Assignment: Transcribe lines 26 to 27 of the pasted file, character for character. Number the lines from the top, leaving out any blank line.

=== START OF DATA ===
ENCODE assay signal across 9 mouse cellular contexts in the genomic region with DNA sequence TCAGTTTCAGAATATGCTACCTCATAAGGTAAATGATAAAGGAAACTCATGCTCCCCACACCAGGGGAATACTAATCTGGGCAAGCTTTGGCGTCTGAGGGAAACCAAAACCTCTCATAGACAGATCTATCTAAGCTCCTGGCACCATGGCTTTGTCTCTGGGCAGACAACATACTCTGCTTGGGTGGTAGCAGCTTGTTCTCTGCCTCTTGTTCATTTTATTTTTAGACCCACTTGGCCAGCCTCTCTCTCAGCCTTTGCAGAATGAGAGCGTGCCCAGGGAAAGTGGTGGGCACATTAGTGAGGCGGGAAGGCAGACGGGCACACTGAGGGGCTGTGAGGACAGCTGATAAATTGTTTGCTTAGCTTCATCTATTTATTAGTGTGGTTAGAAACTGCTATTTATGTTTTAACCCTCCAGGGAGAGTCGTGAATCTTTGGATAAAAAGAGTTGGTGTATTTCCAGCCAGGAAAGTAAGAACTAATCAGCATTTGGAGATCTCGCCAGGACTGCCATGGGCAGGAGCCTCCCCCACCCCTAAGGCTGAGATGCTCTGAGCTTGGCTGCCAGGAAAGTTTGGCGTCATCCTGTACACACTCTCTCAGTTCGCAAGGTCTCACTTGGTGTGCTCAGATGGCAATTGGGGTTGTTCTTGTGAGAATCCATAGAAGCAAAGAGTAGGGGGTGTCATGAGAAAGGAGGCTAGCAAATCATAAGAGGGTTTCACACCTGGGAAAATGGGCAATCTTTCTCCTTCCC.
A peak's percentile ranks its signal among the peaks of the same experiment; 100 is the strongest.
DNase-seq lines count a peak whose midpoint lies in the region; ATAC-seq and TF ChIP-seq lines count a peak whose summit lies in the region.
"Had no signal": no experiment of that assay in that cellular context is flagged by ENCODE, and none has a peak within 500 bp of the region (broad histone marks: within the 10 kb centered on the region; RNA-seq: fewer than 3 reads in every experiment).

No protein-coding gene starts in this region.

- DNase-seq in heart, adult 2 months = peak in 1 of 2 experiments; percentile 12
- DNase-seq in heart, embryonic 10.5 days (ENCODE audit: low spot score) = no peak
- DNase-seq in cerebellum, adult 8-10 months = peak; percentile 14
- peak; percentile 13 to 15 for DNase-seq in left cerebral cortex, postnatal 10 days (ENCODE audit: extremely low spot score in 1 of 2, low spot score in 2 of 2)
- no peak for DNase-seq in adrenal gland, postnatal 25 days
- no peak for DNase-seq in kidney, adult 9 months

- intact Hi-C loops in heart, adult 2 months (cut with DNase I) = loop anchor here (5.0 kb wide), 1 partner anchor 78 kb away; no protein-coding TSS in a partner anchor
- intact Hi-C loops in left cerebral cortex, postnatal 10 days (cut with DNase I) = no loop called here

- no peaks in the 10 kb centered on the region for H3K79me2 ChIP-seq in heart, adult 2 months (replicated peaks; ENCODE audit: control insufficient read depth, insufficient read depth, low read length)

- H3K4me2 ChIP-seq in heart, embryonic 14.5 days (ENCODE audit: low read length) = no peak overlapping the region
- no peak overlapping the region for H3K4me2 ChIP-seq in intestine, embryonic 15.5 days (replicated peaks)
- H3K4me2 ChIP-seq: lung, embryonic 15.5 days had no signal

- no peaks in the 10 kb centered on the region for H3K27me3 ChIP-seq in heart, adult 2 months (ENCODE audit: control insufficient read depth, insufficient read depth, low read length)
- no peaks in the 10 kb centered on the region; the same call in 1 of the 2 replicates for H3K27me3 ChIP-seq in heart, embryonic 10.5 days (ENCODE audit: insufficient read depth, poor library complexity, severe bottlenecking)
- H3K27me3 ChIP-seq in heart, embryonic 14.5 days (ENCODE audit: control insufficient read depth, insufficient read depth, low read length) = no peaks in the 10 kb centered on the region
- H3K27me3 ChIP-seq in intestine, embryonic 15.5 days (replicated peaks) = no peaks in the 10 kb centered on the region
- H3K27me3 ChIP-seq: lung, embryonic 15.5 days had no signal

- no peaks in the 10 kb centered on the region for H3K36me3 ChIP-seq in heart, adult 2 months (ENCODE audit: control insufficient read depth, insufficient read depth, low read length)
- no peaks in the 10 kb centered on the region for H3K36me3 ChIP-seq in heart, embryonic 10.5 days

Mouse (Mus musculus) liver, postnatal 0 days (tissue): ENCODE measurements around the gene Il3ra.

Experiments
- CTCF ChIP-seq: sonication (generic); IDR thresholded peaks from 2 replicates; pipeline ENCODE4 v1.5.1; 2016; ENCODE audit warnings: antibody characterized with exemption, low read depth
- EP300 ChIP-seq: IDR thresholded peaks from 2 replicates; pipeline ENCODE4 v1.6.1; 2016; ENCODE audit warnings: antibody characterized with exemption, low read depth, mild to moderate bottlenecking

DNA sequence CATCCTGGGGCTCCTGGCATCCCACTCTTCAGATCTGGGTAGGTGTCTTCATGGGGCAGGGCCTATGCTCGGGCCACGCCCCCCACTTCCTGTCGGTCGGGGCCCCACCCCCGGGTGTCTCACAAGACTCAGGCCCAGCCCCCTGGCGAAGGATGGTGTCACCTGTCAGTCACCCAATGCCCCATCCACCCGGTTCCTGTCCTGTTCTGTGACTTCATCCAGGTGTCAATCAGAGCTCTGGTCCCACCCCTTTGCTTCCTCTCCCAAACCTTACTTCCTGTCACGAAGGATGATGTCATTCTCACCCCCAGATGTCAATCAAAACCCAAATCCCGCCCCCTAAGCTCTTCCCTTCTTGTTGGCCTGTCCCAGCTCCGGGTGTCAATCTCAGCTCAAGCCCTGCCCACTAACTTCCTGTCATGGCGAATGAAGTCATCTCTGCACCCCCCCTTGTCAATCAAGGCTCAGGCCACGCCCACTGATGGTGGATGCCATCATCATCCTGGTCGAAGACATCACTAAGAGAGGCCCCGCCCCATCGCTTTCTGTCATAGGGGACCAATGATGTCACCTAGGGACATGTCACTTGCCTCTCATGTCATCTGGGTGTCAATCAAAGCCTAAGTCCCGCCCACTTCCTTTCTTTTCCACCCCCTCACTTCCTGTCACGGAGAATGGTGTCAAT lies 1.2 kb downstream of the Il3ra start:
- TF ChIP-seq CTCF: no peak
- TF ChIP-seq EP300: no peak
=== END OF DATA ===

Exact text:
Experiments
- CTCF ChIP-seq: sonication (generic); IDR thresholded peaks from 2 replicates; pipeline ENCODE4 v1.5.1; 2016; ENCODE audit warnings: antibody characterized with exemption, low read depth